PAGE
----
Globally the tide of spam continues to grow. Much of the spam growth is due to hard-to-control "botnets" of compromised computers. Nonetheless, in jurisdictions with anti-spam legislation (e.g., the USA "CANSPAM" and Australia) there have been enforcement actions which have led to marked reductions in spam in the short term at least and an "offshoring" effect to other jurisdictions of spammers. Canada, however, without legislation is becoming a "spam haven" (currently ranked the 5th largest source of spam worldwide). This development is disturbing and yet eminently preventable, given that the Anti-Spam Task Force has provided legislators at the federal level with a blueprint for such legislation and other counter-spam measures for business, consumers and Internet Service Providers (ISPs). Recently, the issue of anti-spam legislation came to the political forefront in campaign promises of various parties to introduce anti-spam legislation. However, the idea has not, to this date, reappeared on the parliamentary agenda. Additionally, the FTC in the United States recently has received larger jurisdiction to pursue foreign spammers. This power has been used successfully in the Netherlands, for example, yet this is because the Netherlands has anti-spam legislation. It is a matter of time before the FTC seeks to pursue Canadian spammers in Canada. This work cannot be facilitated in an orderly manner that respects Canadian sovereignty without Canadian anti-spam legislation.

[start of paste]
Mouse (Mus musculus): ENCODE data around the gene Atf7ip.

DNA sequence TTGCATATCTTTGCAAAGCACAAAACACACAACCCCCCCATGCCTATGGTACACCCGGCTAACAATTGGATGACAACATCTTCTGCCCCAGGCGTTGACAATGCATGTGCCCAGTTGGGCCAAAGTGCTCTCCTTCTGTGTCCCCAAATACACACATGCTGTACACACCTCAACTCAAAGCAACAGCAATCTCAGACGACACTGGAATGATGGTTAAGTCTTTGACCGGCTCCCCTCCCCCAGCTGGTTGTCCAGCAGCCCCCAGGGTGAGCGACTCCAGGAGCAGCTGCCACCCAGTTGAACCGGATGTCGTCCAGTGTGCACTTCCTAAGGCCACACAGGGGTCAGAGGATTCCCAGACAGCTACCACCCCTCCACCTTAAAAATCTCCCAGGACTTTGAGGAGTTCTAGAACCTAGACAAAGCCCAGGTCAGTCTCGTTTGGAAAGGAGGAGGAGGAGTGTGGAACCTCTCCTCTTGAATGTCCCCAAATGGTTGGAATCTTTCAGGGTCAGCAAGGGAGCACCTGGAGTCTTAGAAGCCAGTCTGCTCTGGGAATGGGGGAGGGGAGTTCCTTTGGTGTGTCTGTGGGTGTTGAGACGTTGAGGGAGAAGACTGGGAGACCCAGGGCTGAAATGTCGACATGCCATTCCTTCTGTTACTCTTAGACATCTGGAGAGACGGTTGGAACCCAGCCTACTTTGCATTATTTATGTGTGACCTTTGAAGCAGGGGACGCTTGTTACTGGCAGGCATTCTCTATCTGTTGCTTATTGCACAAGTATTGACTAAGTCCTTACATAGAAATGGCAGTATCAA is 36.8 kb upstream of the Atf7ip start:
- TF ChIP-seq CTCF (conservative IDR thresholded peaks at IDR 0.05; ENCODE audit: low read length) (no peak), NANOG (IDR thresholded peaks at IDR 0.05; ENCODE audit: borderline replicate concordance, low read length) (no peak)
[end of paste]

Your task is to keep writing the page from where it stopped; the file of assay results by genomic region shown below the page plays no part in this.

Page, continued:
This report will study the persistent problem of spam in Canada in light of worldwide efforts to stem the tide of unsolicited commercial e-mail (spam). In particular, the report will examine if Canada is becoming a "spam haven" as spammers set up in Canada – the only G7 country without comprehensive anti-spam legislation. The report also will examine if the recommendations in Canada's Anti-Spam Task Force Report of 2005 must be updated to take into account new spamming methods, more dangerous attacks delivered via spam and new forms of regulation and counter-measures employed by other countries and their regulators.
The report will review all Canadian and selected foreign secondary source materials written since the Anti-Spam Task Force Report. The research will include interviews with key stakeholders in Canada regarding the spam issue, including representatives of Internet Service Providers (ISPs), consumer and privacy activists, regulators, computer security experts, law enforcement personnel, regulators and legislators. A nationwide survey on consumer concern with spam will round out the methodological approach.
PIAC expects that the recommendations of the report, along with the report itself, will assist legislators in drafting a new anti-spam bill that will vault Canada to the front of global efforts to control spamtop of page